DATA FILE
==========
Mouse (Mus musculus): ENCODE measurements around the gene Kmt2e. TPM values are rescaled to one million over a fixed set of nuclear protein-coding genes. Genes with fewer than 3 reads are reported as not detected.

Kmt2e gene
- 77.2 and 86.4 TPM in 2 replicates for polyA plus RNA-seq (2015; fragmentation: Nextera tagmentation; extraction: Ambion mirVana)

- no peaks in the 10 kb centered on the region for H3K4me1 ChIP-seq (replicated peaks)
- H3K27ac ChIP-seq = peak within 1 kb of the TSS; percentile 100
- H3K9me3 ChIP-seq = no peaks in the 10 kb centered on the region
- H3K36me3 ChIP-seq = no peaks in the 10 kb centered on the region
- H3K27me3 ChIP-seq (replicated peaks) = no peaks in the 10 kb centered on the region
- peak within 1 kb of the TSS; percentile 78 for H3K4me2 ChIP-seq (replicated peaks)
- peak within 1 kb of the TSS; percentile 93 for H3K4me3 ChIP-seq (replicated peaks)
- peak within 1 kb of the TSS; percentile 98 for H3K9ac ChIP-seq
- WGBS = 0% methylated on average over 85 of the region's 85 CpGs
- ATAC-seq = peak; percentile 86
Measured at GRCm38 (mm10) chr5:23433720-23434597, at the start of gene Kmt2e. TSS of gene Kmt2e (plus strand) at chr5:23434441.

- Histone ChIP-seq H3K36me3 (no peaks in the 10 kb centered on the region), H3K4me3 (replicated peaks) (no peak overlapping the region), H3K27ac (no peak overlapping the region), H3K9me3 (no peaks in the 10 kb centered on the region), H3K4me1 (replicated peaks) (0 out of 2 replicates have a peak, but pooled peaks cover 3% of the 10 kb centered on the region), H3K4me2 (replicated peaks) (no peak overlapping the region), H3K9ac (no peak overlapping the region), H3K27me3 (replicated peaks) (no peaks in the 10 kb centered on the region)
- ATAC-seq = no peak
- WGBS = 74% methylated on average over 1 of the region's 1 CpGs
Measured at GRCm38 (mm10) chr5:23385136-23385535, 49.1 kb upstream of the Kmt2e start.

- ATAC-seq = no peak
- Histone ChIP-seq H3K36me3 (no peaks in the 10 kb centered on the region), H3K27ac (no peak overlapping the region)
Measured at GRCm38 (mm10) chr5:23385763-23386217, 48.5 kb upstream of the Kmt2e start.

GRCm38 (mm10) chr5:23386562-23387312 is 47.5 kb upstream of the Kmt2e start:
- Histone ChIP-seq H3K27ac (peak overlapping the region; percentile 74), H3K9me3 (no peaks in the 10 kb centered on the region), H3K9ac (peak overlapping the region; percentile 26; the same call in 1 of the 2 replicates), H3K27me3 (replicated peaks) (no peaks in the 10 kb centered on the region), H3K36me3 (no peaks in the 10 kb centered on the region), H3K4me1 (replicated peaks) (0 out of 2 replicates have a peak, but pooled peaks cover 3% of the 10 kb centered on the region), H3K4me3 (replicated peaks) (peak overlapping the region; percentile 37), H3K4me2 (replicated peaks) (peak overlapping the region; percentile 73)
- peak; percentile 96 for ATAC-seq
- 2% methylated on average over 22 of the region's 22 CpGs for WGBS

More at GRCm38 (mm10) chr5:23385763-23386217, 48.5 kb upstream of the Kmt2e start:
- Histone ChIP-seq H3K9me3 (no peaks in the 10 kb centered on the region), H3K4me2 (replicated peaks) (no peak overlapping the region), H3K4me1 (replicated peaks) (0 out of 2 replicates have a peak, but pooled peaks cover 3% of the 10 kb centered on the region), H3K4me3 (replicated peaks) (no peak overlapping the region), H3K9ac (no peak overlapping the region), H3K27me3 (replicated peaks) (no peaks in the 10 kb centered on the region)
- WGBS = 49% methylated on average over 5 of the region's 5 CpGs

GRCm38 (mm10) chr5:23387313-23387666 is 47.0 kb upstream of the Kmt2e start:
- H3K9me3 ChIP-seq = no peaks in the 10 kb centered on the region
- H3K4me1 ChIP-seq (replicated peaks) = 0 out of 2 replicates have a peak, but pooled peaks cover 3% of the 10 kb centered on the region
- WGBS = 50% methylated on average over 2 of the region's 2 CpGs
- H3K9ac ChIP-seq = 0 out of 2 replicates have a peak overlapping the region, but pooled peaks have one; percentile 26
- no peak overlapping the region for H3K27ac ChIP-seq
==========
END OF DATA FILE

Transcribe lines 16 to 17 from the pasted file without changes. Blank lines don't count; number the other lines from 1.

- ATAC-seq = no peak
- WGBS = 74% methylated on average over 1 of the region's 1 CpGs